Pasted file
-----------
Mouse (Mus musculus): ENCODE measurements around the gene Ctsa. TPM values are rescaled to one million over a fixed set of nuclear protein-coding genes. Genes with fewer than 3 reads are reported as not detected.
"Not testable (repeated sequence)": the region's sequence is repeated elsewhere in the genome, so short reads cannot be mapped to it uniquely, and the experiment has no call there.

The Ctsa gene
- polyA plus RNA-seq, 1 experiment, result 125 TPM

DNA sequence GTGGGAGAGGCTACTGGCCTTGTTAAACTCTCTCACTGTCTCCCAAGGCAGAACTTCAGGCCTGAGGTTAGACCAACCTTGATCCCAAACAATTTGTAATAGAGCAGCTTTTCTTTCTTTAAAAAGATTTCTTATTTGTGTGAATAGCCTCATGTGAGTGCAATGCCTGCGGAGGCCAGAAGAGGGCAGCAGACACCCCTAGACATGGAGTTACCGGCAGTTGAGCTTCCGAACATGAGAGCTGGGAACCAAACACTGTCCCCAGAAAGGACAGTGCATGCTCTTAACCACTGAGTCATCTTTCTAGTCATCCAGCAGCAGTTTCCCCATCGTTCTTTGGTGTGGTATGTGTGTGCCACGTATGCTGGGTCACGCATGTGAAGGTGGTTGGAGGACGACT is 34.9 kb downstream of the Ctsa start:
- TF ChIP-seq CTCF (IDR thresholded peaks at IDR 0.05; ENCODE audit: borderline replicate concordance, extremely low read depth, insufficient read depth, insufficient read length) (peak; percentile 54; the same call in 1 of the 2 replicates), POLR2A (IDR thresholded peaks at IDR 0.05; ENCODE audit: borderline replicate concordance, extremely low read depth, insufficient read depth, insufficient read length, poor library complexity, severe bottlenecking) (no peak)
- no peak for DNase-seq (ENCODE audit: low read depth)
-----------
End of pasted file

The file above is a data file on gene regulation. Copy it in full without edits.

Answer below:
Mouse (Mus musculus): ENCODE measurements around the gene Ctsa. TPM values are rescaled to one million over a fixed set of nuclear protein-coding genes. Genes with fewer than 3 reads are reported as not detected.
"Not testable (repeated sequence)": the region's sequence is repeated elsewhere in the genome, so short reads cannot be mapped to it uniquely, and the experiment has no call there.

The Ctsa gene
- polyA plus RNA-seq, 1 experiment, result 125 TPM

DNA sequence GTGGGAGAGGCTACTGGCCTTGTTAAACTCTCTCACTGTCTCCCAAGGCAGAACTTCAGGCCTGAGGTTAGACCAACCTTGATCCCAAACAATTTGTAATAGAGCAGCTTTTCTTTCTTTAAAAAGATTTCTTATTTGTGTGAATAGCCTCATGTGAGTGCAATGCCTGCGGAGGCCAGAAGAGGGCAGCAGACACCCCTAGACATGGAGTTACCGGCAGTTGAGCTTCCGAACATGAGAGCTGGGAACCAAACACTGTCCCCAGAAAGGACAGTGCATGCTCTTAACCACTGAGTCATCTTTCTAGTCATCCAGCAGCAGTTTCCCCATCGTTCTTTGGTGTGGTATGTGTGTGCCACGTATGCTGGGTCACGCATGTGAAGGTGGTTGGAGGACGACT is 34.9 kb downstream of the Ctsa start:
- TF ChIP-seq CTCF (IDR thresholded peaks at IDR 0.05; ENCODE audit: borderline replicate concordance, extremely low read depth, insufficient read depth, insufficient read length) (peak; percentile 54; the same call in 1 of the 2 replicates), POLR2A (IDR thresholded peaks at IDR 0.05; ENCODE audit: borderline replicate concordance, extremely low read depth, insufficient read depth, insufficient read length, poor library complexity, severe bottlenecking) (no peak)
- no peak for DNase-seq (ENCODE audit: low read depth)